Haiti

Haiti is suffering from the massive Jan 12 earthquake and needs our help. Below I've posted some first-hand accounts of the quake from people in Haiti. Please consider a donation to an organization in Haiti. If you would like to give directly to a Haitian family, please contact me (anna.versluis@gmail.com).

Saturday, January 16, 2010

How to help: Haitian organizations

The following are four smaller organizations that work in Haiti. They do not have international reputations, but they do impressive work in Haiti. They tend to have excellent Haitian leadership which, in my experience, makes for more successful programs. They are not search-and-rescue type organizations; they are going to be working hard in the long-term to rebuild Haiti.

National Human Rights Defense Network (RNDDH in French): This is the organization I worked for when I lived in Haiti. They’re absolutely amazing. I loved working for them. Unfortunately, their site doesn’t have any easy way to donate (except by sending an email—English is fine—to admin@rnddh.org), and most of the site is in French. The website has not been updated since the earthquake disaster. I’m guessing they have their hands full with other things right now.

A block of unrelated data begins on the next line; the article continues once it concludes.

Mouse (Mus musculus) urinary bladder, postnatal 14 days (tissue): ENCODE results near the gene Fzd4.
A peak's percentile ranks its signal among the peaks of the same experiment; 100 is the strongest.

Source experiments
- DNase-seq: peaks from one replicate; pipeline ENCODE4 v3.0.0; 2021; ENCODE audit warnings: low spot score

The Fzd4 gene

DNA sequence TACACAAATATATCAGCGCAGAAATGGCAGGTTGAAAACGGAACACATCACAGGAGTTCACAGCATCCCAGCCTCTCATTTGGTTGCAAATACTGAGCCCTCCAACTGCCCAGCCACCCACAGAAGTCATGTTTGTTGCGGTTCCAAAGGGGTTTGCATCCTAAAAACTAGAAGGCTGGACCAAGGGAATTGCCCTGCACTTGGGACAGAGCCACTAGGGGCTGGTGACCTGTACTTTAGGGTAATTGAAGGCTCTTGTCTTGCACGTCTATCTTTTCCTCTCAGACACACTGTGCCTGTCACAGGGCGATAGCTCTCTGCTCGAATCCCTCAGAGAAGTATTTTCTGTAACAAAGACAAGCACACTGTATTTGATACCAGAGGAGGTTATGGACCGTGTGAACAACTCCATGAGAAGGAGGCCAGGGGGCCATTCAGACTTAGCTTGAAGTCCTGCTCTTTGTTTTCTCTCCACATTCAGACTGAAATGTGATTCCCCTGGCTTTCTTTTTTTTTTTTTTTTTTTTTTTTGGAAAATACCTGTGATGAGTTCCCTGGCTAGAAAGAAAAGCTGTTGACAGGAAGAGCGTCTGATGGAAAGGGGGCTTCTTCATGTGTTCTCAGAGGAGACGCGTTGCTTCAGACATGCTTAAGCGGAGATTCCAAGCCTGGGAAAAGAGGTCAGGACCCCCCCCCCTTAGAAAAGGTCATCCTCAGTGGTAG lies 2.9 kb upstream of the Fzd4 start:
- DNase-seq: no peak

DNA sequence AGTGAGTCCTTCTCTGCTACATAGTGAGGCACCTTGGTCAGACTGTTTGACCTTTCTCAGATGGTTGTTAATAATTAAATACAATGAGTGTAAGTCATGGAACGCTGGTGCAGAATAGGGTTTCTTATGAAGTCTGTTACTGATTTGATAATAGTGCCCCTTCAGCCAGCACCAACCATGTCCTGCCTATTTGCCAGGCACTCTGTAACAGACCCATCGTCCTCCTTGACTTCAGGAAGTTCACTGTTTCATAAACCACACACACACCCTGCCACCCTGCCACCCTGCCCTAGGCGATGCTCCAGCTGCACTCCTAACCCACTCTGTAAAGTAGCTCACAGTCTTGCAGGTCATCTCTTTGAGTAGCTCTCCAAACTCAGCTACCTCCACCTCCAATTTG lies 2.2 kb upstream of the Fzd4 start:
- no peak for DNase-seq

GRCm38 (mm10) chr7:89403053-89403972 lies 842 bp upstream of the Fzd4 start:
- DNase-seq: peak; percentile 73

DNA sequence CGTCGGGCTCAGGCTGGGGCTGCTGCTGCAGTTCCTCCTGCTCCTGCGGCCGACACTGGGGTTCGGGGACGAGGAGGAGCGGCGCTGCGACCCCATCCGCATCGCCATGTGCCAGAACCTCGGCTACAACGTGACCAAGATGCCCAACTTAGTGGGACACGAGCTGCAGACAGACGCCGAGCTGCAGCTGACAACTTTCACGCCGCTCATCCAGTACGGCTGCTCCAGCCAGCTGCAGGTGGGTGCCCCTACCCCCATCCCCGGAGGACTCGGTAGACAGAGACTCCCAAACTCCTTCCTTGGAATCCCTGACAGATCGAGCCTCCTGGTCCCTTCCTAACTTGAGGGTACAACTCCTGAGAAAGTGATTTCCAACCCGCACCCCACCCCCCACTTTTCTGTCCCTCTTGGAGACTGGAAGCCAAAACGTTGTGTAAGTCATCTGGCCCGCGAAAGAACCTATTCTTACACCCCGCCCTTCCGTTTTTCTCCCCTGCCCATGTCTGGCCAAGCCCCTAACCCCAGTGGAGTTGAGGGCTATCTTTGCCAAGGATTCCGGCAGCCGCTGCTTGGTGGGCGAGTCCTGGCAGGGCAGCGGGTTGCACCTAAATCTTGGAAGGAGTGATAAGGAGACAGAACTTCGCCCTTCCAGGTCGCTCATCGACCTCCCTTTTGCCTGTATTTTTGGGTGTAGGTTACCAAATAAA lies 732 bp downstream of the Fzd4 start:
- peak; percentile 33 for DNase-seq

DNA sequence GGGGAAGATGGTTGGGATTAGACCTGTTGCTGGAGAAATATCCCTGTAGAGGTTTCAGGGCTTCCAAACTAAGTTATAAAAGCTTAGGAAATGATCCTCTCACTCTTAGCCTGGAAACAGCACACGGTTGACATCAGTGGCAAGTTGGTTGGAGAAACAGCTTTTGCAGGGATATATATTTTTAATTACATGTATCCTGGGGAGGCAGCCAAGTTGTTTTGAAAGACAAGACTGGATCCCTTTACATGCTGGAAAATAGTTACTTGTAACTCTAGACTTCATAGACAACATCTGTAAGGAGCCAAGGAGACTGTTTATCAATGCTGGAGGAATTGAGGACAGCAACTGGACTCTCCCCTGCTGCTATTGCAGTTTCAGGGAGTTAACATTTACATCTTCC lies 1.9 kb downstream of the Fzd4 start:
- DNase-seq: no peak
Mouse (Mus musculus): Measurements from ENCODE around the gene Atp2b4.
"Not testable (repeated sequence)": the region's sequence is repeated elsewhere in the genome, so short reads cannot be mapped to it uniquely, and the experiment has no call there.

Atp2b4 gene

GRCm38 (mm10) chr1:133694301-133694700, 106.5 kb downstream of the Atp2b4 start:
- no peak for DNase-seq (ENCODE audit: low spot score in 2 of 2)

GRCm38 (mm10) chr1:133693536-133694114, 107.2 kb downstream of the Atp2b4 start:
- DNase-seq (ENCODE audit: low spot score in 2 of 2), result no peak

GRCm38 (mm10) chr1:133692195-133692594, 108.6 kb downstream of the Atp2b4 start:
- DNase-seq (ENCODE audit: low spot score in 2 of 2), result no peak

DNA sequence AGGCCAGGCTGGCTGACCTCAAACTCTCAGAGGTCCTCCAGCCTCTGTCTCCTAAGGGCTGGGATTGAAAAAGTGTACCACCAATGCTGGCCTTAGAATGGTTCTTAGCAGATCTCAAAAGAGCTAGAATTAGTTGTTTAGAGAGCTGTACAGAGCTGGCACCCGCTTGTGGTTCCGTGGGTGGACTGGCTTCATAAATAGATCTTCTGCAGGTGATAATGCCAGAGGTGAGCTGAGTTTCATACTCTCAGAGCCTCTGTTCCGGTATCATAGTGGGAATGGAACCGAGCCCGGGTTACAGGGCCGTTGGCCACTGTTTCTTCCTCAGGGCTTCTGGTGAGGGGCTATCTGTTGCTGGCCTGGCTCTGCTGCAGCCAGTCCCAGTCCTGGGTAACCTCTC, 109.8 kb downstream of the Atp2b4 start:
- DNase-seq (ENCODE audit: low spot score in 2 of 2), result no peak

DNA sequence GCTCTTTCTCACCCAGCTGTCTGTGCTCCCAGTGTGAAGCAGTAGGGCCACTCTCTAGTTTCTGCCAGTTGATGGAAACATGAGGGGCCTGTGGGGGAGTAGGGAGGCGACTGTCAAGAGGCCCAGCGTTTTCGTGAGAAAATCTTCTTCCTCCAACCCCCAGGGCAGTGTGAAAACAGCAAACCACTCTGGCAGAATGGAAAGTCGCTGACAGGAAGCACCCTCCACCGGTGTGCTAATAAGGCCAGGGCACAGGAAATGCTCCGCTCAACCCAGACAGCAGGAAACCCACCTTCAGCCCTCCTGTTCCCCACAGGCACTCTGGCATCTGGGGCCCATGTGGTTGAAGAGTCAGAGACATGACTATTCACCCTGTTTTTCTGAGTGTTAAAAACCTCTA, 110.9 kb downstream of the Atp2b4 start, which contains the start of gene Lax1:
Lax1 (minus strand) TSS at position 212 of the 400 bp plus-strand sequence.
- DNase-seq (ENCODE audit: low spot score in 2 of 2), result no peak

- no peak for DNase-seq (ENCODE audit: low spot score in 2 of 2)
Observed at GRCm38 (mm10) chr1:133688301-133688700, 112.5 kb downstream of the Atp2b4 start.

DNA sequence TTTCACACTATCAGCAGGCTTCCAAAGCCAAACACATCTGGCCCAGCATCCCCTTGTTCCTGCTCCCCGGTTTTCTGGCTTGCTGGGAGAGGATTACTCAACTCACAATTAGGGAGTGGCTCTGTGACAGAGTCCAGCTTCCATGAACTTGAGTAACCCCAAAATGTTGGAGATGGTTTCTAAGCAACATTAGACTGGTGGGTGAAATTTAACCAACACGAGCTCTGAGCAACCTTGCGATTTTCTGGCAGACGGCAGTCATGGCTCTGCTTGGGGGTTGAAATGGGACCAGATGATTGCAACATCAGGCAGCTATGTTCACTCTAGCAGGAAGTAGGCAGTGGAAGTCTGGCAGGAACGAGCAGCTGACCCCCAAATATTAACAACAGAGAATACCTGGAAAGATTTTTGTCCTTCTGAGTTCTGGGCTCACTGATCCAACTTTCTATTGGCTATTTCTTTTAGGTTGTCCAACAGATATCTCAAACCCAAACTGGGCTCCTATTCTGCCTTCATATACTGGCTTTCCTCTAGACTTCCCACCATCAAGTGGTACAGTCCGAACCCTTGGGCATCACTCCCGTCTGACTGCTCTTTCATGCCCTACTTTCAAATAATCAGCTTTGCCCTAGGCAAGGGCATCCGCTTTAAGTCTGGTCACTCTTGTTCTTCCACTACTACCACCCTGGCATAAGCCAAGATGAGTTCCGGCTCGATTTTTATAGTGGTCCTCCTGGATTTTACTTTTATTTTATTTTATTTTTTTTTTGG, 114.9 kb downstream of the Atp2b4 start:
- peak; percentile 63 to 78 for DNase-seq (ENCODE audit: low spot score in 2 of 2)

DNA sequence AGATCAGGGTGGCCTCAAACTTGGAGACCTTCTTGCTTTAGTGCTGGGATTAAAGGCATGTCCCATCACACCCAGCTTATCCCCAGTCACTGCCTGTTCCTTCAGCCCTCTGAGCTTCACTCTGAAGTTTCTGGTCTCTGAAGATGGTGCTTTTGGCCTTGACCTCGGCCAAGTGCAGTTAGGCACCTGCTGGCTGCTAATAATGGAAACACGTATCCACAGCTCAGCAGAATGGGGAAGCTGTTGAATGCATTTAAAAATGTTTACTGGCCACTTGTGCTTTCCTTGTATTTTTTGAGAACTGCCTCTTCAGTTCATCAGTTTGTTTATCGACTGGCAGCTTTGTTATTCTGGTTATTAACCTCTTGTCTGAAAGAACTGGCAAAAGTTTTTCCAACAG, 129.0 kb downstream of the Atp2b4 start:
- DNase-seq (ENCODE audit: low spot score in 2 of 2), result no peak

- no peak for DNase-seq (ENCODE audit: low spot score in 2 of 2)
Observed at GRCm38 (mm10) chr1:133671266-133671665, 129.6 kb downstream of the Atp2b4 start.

The Lambi Fund: Lambi is the Haitian word for conch shell. Throughout rural Haiti, blowing into a conch shell is the traditional way to call people together—the sound is audible for quite some distance. (Though I do wonder if the cell phone revolution has put the conch shells out of business!) The Lambi Fund works in a wide variety of areas, from environment to micro-credit to leadership training.

Fonkoze: Fonkoze stands for “Fondasyon Kole Zepòl,” which means “Shoulder-to-Shoulder Foundation.” They are an “alternative bank” that provides micro-credit—small loans—to poor people in Haiti. This is an extremely important service in Haiti, and they have an excellent reputation throughout Haiti.

Beyond Borders: This organization is affiliated with Tony Campolo. I got to know them because I shared office space with them in Port-au-Prince. They always struck me as one of the most progressive, “with it” service groups in Haiti. They do excellent work in education and literacy especially.


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